Bonus Cut Poetry: A Poem By Abby Conklin


This is the fifth installment of Bonus Cut Poetry, a new series that features original poems by Bonus Cut staff, artists and YOU! In this series, our mission is to bring people together in poetry, share stories and display wonderful artistic pieces. If you would like to have your poems in the next Bonus Cut Poetry installment, just email us at

Our fifth installment features guest writer Abby Conklin.

About How You used to Be an Athlete 
By: Abby Conklin 

Getting back in the pool feels
like everything you’ve done
right: water slipping
Cradling you close.

You’re conscious
of your body, fighting
its polyester confines.
You’ve forgotten how it slices
against your groin, draws skin
crosswise.  Your shoulders’
breadth is an instant-access
card.  You’ve been
here before, your black gloats.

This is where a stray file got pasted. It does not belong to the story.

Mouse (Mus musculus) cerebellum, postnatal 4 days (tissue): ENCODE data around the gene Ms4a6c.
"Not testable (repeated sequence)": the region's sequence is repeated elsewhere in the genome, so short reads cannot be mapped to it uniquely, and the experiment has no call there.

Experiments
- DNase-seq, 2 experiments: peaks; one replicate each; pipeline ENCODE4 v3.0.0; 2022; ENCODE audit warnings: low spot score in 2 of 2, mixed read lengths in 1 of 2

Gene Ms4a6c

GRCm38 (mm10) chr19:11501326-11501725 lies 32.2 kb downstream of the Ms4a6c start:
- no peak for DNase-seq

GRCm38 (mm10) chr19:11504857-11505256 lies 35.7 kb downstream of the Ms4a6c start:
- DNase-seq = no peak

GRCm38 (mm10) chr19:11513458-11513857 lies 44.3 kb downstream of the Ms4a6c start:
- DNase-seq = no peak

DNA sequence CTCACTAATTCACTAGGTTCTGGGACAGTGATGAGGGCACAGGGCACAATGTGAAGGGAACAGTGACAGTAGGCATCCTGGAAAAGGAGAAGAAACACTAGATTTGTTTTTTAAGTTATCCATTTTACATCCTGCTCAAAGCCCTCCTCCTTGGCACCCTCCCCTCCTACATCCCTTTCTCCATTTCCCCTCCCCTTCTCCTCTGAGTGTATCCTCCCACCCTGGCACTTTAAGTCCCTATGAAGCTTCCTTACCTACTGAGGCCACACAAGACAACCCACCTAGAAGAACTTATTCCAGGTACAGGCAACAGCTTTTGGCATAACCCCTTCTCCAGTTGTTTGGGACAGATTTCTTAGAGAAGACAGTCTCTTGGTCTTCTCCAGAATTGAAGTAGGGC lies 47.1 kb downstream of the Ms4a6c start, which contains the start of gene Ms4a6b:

The mechanisms of your
body, easy slides between
bone, gristle, muscle-
they claim your right
to be here.

Today, there are no watches
couching above where feet
hit.  No whistle at the flags,
no number placards.  No shout
each time your ears pop
above surface.  There is only
the old pulse, as a neighbor tries
to pass you, and you still
race; your body doesn’t know better.
The mind creates a crowd,
coaches, a raging red time
board. Go you hear, as you slice
away.  Go.

You feel your well-oiled
machine rise, like it had never
been shut down.  It’s the water,
except more, when you get right
down to it.
the lines of tiles below
are the skeletons in your closet.
The smell of your skin
afterwards, your blanket after dark.
Go, you think,
legs pushing, arms reaching.

And lo.  You are
safe.  You are

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